As a result, we can see most of the leading broadcast networks are beginning to invest a lot more on regional channels. The trend now is to look beyond GECs in vernacular languages. E.g.: - Colors Kannada Cinema, Star India with sports channel in Tamil and another big network already has Malayalam & Assamese channel in the pipeline.
But these regional audiences are vastly heterogeneous – in terms of language, dialects, culture, ethnicity, regional and social affiliations. And, this is the audience, rooted in diversity, that advertisers want to entice, engage, and convert into loyal customers.
Now can you imagine a GEC in Awadhi or a News channel in Konkani or Music channel in Mizo language or GEC in Tullu? Yes, they all exist on Local Broadcasting platform & attract consumer eyeballs for their locally customized content. Because our population at large ‘think in their mother-tongue’.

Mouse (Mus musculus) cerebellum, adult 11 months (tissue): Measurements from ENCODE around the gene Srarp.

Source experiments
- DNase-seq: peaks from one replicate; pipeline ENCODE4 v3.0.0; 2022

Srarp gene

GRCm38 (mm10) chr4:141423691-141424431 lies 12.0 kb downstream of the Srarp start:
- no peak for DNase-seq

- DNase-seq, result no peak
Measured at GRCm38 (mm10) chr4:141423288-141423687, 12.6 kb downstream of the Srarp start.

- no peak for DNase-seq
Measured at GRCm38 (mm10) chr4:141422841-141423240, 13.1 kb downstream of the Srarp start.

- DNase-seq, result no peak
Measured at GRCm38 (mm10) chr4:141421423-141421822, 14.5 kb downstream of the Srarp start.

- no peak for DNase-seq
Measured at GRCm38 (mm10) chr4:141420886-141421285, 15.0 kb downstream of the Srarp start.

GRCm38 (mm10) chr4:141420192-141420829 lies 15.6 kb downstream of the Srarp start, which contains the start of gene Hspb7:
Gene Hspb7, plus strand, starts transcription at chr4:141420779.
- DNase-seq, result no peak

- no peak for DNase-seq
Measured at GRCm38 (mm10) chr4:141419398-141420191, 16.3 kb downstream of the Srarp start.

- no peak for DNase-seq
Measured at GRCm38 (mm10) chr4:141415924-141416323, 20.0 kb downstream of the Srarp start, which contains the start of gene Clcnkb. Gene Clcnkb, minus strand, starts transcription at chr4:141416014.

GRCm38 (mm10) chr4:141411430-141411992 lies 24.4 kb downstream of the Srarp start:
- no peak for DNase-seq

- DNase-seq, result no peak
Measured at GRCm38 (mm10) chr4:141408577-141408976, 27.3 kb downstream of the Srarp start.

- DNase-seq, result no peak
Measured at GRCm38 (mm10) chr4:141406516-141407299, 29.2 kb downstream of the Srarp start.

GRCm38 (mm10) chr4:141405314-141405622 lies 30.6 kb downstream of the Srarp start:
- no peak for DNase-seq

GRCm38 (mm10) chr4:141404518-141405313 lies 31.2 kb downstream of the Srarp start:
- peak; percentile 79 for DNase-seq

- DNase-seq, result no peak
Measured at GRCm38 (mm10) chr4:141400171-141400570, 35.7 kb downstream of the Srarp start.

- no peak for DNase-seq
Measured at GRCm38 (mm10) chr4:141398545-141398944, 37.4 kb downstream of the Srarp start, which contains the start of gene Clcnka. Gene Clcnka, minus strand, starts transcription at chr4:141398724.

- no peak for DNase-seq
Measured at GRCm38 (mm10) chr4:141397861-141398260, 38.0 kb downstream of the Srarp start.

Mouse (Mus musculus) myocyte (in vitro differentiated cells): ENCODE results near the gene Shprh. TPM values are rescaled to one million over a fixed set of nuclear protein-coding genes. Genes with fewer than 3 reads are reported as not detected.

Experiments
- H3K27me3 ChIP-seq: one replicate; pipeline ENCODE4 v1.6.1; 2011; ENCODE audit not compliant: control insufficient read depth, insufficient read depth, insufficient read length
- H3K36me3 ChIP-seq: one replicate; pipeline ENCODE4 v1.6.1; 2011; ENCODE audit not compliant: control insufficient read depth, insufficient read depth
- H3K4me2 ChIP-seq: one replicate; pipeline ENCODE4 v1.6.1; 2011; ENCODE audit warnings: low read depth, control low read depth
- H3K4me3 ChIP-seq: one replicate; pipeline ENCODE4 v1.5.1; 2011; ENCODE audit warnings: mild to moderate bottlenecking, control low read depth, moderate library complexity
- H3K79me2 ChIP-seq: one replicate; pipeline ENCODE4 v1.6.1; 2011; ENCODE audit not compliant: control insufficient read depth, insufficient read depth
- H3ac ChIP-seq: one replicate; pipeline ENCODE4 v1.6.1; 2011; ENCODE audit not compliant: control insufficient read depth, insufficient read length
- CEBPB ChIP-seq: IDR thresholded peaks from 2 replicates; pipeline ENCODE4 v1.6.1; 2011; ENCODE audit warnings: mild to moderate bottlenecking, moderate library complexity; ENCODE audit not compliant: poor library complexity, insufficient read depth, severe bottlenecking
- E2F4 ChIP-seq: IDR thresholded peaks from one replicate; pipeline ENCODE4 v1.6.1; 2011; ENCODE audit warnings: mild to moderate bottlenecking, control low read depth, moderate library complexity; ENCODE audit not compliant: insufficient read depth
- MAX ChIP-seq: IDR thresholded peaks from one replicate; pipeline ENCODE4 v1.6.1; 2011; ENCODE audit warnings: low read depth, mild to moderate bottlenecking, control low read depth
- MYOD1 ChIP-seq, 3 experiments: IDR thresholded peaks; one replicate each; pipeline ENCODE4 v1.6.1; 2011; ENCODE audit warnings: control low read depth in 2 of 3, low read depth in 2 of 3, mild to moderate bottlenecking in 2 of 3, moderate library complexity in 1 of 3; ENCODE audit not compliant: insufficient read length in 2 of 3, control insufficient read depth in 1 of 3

Nowhere is the impact of digitization so pronounced, and so ignored, as in the local broadcasting business. TV digitization, the shift from Analog to Digital Set-top boxes, has disrupted the broadcast market, by allowing the evolution of narrowcasters.
Thus, this local cable network, using digitization, has transformed into the local broadcaster – narrowcasting a bouquet of channels to meet regional, local and localized needs for news, entertainment, movies, devotional, music, and much more.
Movies genre has always been a winner for cable over their satellite counterparts, now with other genres such as News, Music, GEC & Religious added to their kitty with an edge of “locally relevant content”, this local broadcasting business is here for a long run.